Japanese startup Interstellar Technologies Inc. (IST) continues the development of its launch vehicle amid the recent failure of the MOMO-2 rocket that exploded shortly after liftoff.
The company is investigating the exact cause of the June 30 failure, when the 33-feet tall MOMO-2 lifted off from a test site in the town of Taiki on Japan's island of Hokkaido, but seconds after the launch, it lost thrust and crashed to the ground. Initial reports say that most likely some problems with the engine and hot-gas thruster triggered the mishap.
"The cause of the MOMO-2 failure is still under investigation. However, we assume that its engine and hot-gas thruster for the roll control are responsible," Takahiro Inagawa, IST's CEO, told Astrowatch.net.
Although MOMO-2's flight lasted just couple of seconds, the data collected during this short period of time could be essential for further development of the company's launch vehicle.
"We have collected enough telemetry from the vehicle. Especially, the sensor data related to the engine will be helpful for further improvement. In addition, the high speed camera video shot at the launch site is important," Inagawa noted.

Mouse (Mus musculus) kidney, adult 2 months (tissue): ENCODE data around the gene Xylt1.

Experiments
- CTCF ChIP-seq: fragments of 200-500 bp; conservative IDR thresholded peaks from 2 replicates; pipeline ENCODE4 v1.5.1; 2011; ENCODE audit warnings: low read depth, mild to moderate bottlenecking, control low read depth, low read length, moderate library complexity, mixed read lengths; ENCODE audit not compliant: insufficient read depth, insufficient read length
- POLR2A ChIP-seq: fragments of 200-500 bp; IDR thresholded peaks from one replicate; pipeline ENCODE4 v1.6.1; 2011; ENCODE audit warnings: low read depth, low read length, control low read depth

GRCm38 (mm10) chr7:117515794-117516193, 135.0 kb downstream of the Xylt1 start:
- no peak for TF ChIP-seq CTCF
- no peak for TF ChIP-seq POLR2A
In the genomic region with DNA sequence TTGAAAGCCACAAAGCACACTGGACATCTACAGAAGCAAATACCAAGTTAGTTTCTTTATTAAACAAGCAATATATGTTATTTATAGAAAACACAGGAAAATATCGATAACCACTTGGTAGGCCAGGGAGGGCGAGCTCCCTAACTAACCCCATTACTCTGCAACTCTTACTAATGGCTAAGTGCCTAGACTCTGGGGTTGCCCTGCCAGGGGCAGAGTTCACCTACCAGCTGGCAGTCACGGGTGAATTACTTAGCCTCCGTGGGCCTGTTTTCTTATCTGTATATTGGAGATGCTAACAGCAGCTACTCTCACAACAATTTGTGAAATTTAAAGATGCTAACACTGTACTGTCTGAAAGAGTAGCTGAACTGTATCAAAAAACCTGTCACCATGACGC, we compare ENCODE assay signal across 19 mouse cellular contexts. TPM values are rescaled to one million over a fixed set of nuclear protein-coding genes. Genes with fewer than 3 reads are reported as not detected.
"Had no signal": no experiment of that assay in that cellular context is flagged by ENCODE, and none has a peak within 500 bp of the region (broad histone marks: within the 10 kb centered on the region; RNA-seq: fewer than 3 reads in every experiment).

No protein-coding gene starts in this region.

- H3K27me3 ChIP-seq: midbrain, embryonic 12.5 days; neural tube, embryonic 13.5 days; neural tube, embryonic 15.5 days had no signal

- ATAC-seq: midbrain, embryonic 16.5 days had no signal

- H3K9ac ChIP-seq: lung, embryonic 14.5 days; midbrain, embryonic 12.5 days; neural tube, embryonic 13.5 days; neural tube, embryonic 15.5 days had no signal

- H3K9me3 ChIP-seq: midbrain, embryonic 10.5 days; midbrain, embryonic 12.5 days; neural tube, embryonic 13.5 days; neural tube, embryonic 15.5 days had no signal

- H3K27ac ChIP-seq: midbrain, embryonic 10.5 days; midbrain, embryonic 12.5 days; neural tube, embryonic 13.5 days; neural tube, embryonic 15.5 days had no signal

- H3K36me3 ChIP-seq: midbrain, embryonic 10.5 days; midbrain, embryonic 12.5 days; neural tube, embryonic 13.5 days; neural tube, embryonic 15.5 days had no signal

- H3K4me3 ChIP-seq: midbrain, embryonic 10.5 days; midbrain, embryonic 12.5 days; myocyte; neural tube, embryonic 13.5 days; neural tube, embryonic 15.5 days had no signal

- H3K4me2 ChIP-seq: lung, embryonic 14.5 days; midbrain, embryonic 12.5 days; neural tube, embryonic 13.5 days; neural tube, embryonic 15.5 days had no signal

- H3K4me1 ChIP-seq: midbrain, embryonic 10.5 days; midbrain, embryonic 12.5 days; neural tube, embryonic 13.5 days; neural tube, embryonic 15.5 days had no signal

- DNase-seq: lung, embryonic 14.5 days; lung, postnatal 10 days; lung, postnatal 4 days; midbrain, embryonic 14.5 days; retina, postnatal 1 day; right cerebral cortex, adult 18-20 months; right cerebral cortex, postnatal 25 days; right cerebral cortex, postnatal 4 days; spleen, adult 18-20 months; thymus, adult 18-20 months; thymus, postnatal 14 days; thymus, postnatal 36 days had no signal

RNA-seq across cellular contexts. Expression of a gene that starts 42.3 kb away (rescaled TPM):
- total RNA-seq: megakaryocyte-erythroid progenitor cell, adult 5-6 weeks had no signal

MOMO-2 rocket launch was IST's second test mission that ended in failure. The first rocket developed by the startup, MOMO-1, was launched in July of 2017 but communications with it were lost about a minute after it had blasted off. The launch vehicle reached an altitude of about 12 miles (20 kilometers) and splashed down into the Pacific Ocean.
IST is also working toward its next mission in its launch manifest – MOMO-3. However, although the exact date of the launch has not been disclosed yet, Inagawa revealed that MOMO-3's flight should be expected within months from now.
"We will begin the next launch as soon as we are ready. We were able to launch MOMO-2 within less than a year after MOMO-1. The launch interval of MOMO-3 and MOMO-2 will be shorter," Inagawa said.
IST is the first and only active Japanese company to launch a privately developed space rocket. The startup's ultimate goal is to change the economics of space launch services, making it more economic to existing customers and accessible to entirely new markets. The company plans to become the first Japanese company to send a rocket to space.
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